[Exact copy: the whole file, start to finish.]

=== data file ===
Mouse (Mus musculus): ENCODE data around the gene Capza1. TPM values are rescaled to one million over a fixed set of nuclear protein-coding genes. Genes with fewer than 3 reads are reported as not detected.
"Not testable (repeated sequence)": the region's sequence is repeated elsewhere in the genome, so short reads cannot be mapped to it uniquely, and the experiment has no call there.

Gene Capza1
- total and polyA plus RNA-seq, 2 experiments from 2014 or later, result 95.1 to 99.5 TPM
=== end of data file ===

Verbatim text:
Mouse (Mus musculus): ENCODE data around the gene Capza1. TPM values are rescaled to one million over a fixed set of nuclear protein-coding genes. Genes with fewer than 3 reads are reported as not detected.
"Not testable (repeated sequence)": the region's sequence is repeated elsewhere in the genome, so short reads cannot be mapped to it uniquely, and the experiment has no call there.

Gene Capza1
- total and polyA plus RNA-seq, 2 experiments from 2014 or later, result 95.1 to 99.5 TPM